daughter in the West Indies, a son in Atlanta. And the sad thing is, the rest of
us are growing old here now in Chatham."

You can see that at meetings of the Chatham-Avalon Park Community


Council, in which Robinson serves as an area vice president. Most of the
officers are senior citizens, gray of head and long in the tooth. And the block
clubs that make up the council have dwindled from more than 220 to maybe
half that number, many of them inactive.

Infirm older folks are finding it harder to maintain their homes - to mow their
lawns, weed their gardens and keep up repairs.

As their best and brightest move out, Chathamites also are disturbed by an
influx of newcomers who have been moving into rental apartments in
surrounding areas and in Chatham itself (mainly in the areas north of 79th
Street and east of Martin Luther King Drive). Middle-class blacks historically
have been pursued in their migrations by poor blacks, and the pattern
appears to be repeating itself in Chatham.

"They're coming from the ghetto," said Jack Fisher, 69, a retired factory
worker. "From down in the slums. And they're not the type of people I'd like
to live with. They don't care about the neighborhood."

A substantial number are on welfare, or in Section 8 subsidized housing.

Chatham's homeowners are innately suspicious of renters, because renters


have less incentive to keep up their property. And Chatham's pioneers
remember what happened in West Woodlawn, which once had a stable
middle-class enclave, after the young moved out (many of them to Chatham)
and the block clubs lost their vitality. Ald. Eugene Sawyer (6th) would like to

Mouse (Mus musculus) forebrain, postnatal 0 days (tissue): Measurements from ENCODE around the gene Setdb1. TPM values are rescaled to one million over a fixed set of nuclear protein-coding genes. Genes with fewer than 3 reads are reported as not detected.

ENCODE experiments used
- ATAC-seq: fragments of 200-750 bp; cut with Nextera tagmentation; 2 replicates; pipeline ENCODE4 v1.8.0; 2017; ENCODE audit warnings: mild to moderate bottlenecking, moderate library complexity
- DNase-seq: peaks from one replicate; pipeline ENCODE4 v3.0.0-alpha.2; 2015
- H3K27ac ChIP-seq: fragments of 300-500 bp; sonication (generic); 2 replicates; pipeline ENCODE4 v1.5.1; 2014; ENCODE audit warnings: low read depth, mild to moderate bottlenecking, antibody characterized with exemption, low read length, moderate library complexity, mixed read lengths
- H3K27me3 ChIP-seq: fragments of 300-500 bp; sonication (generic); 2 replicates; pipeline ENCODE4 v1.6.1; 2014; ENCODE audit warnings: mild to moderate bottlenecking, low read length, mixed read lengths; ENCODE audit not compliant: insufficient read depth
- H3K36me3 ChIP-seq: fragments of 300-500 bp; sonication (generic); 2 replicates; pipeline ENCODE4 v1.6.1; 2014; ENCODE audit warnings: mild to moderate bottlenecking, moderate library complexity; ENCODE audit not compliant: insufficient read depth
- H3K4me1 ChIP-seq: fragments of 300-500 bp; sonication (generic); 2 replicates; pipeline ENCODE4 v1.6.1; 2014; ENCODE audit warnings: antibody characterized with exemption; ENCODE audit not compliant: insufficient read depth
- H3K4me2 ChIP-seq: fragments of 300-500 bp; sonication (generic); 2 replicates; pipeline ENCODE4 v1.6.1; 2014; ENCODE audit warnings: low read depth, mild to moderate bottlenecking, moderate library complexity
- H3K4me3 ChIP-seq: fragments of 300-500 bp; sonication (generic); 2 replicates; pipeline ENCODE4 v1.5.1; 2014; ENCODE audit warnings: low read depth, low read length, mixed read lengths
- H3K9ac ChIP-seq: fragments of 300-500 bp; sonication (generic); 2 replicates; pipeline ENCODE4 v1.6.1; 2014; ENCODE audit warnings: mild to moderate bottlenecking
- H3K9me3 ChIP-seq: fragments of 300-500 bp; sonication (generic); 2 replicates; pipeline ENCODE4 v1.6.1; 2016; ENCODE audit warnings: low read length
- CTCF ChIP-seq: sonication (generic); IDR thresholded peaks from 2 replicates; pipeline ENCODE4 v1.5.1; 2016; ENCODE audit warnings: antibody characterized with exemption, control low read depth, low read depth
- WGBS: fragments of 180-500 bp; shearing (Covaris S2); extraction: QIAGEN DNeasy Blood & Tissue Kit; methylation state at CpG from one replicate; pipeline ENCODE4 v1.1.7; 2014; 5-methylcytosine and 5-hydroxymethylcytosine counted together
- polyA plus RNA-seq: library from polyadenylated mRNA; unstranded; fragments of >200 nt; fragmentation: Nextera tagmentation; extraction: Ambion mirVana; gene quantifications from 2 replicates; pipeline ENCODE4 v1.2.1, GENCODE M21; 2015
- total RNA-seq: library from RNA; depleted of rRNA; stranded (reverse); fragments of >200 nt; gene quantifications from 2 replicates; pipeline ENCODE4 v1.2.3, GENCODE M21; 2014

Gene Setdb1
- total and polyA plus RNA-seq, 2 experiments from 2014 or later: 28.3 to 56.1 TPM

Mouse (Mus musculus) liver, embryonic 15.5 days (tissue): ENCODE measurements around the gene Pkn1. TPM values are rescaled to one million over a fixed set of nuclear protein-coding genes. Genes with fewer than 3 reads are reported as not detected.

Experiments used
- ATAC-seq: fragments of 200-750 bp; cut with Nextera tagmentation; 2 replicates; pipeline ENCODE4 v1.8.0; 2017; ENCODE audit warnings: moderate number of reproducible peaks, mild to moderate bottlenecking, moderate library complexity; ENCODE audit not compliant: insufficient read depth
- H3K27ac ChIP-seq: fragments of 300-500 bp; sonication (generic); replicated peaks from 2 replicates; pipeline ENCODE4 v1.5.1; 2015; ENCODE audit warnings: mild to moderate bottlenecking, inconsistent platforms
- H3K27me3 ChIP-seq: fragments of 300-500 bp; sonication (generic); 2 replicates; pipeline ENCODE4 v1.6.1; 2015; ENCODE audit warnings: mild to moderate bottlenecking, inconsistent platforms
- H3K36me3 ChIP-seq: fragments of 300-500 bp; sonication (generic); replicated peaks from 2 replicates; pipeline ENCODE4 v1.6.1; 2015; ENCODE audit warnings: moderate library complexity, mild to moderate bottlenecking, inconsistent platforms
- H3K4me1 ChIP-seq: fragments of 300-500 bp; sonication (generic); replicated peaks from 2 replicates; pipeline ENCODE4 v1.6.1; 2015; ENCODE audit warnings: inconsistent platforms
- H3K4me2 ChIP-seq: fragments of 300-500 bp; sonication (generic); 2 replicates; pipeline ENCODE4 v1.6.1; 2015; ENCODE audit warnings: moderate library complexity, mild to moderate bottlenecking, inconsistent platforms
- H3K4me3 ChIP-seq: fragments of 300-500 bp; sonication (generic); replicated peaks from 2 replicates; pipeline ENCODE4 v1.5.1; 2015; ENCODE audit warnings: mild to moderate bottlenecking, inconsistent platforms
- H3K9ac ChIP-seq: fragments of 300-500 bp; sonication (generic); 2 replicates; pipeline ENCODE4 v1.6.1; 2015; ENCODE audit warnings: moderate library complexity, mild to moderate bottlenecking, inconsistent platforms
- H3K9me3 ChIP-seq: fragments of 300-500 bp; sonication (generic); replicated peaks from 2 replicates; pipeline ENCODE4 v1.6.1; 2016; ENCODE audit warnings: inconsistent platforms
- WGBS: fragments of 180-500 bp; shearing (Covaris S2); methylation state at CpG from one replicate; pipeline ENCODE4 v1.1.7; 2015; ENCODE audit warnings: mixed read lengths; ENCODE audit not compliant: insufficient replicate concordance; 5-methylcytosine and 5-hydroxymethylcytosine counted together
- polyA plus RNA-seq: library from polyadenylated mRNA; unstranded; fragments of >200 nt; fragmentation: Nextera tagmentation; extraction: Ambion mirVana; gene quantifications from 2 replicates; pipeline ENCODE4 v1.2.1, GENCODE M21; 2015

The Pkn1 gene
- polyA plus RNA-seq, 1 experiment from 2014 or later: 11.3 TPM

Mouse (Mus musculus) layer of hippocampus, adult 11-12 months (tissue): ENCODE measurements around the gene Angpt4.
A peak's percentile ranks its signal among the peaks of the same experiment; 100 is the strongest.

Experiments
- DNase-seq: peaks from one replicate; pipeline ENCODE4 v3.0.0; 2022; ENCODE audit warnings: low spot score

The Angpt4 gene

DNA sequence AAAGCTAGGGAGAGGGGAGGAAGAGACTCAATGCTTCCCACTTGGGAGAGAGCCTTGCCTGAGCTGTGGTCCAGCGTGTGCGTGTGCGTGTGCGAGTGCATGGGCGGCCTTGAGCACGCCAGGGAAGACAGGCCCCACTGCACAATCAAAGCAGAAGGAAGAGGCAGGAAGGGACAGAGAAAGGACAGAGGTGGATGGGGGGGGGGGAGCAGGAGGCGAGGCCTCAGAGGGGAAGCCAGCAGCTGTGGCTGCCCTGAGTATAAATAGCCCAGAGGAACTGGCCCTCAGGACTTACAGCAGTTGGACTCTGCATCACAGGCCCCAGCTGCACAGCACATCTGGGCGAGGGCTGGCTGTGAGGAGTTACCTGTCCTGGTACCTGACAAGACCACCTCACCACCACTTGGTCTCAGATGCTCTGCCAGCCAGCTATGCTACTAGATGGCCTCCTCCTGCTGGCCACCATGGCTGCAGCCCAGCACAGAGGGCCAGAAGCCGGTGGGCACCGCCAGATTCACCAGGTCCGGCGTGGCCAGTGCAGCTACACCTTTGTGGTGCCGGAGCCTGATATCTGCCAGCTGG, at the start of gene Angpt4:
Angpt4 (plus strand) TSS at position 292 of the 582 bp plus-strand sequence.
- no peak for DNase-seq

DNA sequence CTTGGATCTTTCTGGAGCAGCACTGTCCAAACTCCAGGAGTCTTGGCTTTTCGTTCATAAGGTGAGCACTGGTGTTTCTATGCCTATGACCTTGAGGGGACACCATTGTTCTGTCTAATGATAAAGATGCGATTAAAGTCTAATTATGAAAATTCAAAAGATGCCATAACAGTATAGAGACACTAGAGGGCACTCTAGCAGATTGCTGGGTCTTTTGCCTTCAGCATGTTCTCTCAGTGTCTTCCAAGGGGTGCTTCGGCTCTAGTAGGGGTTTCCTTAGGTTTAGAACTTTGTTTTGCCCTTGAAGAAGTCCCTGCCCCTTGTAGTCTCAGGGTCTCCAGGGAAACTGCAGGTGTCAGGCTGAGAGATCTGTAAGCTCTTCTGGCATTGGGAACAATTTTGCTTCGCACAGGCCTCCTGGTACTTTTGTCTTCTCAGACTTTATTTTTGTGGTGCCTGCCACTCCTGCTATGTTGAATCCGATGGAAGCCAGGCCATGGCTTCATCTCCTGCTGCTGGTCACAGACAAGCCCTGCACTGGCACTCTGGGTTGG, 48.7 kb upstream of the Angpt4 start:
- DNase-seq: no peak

see Chatham's block clubs and community council reach out to involve the
new renters, and there is movement now in that direction.
Given the current demand for houses in Chatham, you might think the
problem of regeneration already is solving itself.

"Somebody's always calling me to see if I want to sell my house," said


Clementine Skinner, a 70-year-old widow. "They have a list, I guess, and they
call all the seniors. I get at least three or four calls a week."

That's typical. Available homes in fact seldom make it to the market and
often are snapped up by insiders who are tipped off by friends and relatives.

But there is very little turnover at this point, and no guarantee that the
exodus of young Chatham-ites will be balanced in the future by a significant
influx of other young people who will find Chatham an attractive area to
settle down and raise families. Seven Chatham teenagers who had gathered
to talk about their educational goals were asked where they planned to live
after college. One girl said she might well come back to Chatham. Another
girl said she would follow her job, probably to the suburbs. Two boys plan to